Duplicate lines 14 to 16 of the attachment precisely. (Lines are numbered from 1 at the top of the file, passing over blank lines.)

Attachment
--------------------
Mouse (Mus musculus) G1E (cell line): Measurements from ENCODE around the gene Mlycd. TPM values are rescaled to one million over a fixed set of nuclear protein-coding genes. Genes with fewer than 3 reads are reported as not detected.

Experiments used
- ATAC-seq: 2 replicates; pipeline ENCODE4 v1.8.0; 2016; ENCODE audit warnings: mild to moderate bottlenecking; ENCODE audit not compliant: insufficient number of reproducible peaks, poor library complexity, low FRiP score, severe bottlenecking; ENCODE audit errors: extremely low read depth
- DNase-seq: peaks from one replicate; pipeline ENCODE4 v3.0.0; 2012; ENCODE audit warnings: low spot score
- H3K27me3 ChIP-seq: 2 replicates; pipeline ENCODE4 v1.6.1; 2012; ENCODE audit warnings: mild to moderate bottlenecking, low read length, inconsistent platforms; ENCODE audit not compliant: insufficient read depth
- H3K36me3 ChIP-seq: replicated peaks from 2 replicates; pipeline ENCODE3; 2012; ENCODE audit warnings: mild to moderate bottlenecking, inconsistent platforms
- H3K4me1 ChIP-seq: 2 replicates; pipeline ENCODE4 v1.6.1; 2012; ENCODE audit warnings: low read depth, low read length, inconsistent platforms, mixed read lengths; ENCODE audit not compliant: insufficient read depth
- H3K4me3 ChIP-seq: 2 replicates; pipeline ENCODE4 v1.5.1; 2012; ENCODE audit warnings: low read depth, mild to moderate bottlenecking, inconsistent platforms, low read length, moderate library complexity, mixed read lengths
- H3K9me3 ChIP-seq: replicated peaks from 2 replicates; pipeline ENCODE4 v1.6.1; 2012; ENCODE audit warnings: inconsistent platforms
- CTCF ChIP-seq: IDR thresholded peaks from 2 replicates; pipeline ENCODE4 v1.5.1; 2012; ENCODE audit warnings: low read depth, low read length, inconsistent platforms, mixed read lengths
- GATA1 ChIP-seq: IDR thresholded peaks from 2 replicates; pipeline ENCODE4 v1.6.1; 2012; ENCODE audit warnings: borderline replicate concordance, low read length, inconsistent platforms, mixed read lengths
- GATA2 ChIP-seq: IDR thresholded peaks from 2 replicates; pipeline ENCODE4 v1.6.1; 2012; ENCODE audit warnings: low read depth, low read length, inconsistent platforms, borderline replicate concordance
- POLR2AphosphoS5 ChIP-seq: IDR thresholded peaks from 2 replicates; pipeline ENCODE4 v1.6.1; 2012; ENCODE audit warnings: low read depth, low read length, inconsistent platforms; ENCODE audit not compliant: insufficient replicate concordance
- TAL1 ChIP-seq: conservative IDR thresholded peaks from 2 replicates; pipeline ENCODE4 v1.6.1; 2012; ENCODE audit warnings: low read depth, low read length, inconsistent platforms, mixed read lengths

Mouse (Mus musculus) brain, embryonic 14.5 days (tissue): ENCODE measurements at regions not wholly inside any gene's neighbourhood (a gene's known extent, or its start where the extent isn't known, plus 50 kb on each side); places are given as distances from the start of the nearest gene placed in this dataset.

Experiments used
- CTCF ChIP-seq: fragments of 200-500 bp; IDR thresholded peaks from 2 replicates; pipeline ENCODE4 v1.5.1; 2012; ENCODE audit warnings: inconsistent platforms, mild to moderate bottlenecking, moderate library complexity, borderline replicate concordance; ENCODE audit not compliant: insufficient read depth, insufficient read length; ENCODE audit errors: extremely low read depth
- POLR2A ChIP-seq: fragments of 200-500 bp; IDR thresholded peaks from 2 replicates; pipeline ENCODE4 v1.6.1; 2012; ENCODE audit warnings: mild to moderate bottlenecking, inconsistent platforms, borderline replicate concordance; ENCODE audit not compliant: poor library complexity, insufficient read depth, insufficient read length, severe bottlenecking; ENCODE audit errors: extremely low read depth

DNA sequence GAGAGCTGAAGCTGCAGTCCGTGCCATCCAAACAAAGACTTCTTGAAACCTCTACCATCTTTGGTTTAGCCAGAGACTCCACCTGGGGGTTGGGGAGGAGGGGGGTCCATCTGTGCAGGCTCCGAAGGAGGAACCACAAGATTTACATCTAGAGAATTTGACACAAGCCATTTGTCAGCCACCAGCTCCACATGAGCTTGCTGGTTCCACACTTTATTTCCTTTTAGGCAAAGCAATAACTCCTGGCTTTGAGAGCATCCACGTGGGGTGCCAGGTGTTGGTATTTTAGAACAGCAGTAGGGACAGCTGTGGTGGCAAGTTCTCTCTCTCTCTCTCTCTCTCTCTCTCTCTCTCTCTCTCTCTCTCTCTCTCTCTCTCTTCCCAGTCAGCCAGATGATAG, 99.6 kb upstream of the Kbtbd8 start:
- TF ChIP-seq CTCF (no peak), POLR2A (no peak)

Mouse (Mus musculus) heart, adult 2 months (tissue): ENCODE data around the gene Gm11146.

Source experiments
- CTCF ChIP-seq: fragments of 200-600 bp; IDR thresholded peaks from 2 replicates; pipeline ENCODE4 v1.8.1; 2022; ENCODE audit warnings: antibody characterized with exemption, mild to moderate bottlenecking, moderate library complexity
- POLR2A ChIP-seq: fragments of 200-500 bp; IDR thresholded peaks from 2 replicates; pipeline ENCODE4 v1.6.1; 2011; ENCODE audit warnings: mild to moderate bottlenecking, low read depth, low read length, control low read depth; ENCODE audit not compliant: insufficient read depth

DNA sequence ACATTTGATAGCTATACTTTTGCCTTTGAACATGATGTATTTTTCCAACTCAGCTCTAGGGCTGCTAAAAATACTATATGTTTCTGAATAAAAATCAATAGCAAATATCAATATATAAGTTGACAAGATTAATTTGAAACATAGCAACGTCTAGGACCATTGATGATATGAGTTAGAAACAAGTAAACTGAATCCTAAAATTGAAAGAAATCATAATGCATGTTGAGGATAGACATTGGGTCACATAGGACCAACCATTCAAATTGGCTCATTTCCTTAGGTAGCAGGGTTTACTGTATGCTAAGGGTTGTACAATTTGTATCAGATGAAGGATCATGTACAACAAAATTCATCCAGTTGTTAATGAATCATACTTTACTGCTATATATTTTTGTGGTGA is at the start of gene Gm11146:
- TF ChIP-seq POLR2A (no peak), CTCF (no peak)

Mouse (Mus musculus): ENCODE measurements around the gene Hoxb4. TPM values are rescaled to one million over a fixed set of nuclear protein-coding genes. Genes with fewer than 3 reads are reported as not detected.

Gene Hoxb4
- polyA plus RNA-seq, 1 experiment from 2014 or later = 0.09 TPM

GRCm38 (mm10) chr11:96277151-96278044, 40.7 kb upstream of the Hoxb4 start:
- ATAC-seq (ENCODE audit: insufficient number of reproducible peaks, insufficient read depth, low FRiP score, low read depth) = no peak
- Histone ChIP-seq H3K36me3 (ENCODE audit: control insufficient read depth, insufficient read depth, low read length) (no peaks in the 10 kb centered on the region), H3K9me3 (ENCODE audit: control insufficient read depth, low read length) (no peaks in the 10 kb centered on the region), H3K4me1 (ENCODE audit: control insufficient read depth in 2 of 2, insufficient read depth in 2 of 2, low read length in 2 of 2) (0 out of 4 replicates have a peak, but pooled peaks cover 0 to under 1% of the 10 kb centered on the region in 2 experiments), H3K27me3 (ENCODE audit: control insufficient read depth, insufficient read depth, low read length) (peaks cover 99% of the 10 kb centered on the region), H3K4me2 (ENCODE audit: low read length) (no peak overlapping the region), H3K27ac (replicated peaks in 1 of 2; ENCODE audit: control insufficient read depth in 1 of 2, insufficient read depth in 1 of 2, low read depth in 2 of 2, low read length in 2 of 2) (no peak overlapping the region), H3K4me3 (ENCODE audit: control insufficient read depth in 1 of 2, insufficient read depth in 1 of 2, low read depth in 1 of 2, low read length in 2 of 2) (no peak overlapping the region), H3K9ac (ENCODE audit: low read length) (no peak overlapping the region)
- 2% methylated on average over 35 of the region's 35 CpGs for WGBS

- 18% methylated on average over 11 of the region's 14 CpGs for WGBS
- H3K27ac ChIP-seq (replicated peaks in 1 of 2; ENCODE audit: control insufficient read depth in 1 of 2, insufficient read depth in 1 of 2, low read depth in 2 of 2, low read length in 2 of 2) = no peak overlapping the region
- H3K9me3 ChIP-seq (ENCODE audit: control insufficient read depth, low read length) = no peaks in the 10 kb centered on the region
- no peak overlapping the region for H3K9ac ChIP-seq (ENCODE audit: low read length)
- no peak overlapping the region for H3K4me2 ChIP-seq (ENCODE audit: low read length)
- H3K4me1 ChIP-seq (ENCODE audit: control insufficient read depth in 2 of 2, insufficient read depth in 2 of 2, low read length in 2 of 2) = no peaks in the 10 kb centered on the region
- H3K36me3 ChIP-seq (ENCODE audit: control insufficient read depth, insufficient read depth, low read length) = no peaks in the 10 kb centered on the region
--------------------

- TAL1 ChIP-seq: conservative IDR thresholded peaks from 2 replicates; pipeline ENCODE4 v1.6.1; 2012; ENCODE audit warnings: low read depth, low read length, inconsistent platforms, mixed read lengths

Mouse (Mus musculus) brain, embryonic 14.5 days (tissue): ENCODE measurements at regions not wholly inside any gene's neighbourhood (a gene's known extent, or its start where the extent isn't known, plus 50 kb on each side); places are given as distances from the start of the nearest gene placed in this dataset.

Experiments used